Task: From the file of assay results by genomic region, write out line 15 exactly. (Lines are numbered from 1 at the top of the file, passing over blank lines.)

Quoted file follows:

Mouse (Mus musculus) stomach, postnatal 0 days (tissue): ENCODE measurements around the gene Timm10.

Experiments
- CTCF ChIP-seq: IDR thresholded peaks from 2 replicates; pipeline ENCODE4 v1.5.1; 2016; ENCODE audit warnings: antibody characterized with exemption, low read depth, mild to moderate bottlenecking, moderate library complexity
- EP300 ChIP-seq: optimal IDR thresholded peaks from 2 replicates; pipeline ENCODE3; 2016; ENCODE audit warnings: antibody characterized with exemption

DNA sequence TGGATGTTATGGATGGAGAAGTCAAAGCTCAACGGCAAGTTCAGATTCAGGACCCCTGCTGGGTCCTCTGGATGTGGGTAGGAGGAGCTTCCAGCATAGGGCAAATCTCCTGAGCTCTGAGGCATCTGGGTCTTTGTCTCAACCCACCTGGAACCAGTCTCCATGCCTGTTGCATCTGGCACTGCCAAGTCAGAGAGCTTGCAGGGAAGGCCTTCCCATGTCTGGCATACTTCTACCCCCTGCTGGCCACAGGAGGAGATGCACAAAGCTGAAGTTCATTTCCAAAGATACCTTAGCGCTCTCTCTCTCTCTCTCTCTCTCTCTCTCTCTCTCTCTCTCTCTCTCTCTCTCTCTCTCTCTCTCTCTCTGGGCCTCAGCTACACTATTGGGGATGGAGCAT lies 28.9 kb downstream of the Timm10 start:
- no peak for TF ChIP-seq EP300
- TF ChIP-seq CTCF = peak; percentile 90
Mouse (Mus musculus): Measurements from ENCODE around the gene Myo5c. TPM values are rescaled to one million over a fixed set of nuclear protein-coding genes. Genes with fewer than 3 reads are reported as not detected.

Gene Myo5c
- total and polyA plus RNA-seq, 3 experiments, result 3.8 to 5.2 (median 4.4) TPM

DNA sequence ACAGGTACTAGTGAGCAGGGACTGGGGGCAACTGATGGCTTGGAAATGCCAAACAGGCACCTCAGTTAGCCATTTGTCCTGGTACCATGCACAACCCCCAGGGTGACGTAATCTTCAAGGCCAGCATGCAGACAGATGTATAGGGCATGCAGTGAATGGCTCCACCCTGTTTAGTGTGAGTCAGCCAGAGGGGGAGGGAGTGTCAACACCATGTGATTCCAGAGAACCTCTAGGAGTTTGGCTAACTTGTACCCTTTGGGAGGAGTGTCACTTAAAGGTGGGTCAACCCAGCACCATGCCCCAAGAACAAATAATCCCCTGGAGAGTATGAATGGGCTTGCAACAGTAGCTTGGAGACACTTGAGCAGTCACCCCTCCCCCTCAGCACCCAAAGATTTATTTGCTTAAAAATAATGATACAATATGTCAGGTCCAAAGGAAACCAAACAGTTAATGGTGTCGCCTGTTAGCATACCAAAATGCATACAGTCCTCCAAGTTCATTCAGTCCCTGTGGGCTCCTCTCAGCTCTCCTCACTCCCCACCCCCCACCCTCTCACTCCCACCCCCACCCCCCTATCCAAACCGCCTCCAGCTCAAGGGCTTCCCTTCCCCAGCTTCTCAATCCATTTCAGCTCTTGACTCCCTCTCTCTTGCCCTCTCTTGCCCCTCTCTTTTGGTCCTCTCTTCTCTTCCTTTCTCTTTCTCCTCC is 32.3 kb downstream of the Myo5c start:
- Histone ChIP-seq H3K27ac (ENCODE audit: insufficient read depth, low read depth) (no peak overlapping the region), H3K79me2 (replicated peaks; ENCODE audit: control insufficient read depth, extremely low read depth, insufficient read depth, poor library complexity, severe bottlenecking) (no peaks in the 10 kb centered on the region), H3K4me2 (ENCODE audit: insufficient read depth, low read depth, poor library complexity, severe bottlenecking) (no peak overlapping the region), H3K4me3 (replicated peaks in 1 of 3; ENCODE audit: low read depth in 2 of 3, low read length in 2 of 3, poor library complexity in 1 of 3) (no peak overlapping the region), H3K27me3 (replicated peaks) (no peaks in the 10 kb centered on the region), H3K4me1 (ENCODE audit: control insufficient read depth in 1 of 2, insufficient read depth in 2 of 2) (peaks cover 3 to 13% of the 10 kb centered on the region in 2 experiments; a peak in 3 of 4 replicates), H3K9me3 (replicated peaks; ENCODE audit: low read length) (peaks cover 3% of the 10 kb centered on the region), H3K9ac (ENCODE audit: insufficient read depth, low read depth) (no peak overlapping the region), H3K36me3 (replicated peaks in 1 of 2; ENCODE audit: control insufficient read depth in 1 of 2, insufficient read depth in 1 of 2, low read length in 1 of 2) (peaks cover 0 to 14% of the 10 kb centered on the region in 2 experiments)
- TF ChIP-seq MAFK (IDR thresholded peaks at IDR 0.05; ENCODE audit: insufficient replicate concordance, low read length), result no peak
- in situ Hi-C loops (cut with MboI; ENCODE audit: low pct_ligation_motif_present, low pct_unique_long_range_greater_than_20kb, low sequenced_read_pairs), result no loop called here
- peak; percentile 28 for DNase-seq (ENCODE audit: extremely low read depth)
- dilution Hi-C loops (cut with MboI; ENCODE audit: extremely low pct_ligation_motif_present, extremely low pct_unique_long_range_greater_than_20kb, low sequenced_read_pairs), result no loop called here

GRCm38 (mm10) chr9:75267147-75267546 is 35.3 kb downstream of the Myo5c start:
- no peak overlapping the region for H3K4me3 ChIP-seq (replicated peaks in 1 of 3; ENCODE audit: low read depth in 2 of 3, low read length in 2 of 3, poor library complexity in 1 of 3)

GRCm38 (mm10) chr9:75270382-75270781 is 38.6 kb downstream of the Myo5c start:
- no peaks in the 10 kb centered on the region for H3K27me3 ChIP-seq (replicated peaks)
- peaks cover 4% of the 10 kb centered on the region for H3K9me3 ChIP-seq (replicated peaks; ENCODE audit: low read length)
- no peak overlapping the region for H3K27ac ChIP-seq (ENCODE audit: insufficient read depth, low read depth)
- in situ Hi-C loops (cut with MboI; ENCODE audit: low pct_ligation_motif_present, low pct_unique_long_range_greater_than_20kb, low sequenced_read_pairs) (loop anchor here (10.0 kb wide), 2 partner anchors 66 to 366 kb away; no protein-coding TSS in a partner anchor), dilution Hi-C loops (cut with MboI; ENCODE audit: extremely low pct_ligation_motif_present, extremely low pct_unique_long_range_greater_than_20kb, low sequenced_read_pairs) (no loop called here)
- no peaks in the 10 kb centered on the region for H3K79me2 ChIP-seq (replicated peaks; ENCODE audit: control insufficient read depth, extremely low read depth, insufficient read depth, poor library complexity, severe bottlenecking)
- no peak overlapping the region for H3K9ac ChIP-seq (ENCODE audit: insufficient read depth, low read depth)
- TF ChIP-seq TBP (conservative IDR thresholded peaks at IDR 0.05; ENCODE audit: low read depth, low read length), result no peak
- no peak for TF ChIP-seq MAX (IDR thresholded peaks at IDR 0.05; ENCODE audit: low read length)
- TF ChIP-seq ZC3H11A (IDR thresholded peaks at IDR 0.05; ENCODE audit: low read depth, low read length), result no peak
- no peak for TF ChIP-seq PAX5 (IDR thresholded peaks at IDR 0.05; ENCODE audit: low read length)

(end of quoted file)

- peak; percentile 28 for DNase-seq (ENCODE audit: extremely low read depth)